This week we looked at instructional design and compared it to instructional systems. Often instructional design and systems are used interchangeably but both refer to certain things and have different definitions. Instructional systems is a broader term. For example it would refer to the entire curriculum. Instructional design would refer to planning a certain unit or lesson of the curriculum. The goal of instructional design is to make the acquisition of knowledge and skill more effective, efficient, and appealing. There are many different theories on how to make that happen. In class we were assigned specific models to look at with a partner. We were assigned the van Merriënboer’s 4C/ID model.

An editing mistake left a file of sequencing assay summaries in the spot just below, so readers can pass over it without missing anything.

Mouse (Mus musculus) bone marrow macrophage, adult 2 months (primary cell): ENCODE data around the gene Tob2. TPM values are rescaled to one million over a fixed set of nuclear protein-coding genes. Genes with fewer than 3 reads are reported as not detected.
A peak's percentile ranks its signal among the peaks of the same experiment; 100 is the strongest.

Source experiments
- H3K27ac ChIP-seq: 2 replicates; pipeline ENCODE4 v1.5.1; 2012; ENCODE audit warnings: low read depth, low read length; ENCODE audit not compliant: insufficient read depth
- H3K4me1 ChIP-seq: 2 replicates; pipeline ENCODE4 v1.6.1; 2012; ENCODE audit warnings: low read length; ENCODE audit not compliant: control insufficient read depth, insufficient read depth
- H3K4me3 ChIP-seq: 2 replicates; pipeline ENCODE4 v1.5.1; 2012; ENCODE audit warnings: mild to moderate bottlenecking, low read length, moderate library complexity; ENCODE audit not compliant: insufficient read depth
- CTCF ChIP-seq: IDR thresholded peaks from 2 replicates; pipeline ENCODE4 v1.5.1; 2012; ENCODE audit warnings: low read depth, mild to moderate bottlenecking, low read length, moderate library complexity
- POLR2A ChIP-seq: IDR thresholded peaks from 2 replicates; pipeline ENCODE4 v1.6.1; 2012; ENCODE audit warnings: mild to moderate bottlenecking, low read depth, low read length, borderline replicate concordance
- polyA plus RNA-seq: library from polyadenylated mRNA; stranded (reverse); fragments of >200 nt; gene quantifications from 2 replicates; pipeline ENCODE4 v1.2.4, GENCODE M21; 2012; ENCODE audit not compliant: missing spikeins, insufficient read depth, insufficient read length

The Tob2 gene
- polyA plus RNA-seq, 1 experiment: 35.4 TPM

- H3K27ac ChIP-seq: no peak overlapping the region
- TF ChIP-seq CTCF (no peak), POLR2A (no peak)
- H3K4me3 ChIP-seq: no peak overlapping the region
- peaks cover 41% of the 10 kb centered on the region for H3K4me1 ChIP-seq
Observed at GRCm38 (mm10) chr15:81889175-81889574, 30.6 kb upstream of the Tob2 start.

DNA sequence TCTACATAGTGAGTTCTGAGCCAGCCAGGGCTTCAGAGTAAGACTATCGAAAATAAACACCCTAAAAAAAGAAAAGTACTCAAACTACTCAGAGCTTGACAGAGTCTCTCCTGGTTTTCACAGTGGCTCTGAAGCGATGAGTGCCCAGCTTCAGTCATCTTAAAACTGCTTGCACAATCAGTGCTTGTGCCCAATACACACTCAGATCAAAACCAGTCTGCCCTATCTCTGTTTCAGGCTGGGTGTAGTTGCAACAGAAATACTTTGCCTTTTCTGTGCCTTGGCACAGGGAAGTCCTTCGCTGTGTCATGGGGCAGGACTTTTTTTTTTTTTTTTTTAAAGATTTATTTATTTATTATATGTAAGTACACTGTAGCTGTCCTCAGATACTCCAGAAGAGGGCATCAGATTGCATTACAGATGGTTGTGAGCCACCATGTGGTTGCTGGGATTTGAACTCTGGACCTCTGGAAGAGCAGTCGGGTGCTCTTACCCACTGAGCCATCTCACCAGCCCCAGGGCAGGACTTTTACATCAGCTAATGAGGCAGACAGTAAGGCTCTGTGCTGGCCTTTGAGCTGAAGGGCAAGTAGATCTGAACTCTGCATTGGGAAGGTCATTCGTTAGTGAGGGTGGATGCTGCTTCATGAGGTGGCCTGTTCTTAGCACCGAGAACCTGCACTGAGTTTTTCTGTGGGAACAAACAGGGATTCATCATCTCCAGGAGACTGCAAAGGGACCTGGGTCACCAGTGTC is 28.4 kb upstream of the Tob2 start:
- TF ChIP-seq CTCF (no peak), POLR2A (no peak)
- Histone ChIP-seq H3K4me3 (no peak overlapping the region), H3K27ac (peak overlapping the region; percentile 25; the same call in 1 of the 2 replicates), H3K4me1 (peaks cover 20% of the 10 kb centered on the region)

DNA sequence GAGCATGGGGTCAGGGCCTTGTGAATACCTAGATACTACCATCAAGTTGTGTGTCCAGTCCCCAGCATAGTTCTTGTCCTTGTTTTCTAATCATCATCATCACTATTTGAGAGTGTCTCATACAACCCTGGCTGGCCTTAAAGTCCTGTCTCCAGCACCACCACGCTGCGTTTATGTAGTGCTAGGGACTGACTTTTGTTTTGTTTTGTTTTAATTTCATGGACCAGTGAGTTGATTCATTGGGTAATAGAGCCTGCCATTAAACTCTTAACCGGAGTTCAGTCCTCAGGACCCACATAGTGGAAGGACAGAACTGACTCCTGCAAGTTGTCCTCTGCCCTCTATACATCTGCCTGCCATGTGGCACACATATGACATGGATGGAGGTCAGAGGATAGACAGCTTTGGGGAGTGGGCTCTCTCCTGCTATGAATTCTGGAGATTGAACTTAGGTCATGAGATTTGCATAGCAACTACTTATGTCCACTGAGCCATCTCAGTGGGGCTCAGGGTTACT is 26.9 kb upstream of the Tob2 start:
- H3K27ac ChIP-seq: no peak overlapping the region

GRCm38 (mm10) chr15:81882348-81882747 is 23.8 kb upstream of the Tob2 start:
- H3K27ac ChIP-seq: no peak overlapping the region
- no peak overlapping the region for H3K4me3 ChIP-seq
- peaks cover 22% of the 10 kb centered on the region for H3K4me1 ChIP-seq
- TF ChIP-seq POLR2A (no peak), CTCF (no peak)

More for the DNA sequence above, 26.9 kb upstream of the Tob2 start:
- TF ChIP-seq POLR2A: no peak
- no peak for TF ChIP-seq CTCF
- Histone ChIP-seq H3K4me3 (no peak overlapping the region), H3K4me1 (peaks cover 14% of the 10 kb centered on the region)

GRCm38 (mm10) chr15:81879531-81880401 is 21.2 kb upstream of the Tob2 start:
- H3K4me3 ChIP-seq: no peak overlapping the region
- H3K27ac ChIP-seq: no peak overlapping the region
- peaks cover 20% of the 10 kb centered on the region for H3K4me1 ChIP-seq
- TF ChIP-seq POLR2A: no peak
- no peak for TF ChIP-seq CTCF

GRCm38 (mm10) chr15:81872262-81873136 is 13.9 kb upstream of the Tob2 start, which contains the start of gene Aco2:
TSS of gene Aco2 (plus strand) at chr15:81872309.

The van Merriënboer’s 4C/ID model has four components:
- Learning Tasks
- Supportive Information
- Just-in-time (JIT) Information
- Part-task Practice
Learning tasks should be engaging to the learners and calls for them to engage in activities which require them to work with constituent skills. Supportive information bridges the gap between what the students know and their learning task. It is usually presented through books and lectures to reinforce the learning tasks. Supportive information promotes deeper understanding through the creation of schema. Increased info yields highly complex schemata. Just-in-time (JIT) information uses step by step instruction provided only when it is needed. Since the information is only provided when it is needed as people become experts the amount of information provided is less and less. Feedback is an important part of the success of JIT information. Part-task practice takes tasks and breaks them into simpler pieces while learning new complex skills. It takes a lot of practice and is a slow process.
This is just one model of how to use and improve instructional design. There are many more out there that you can look at implementing when designing lessons.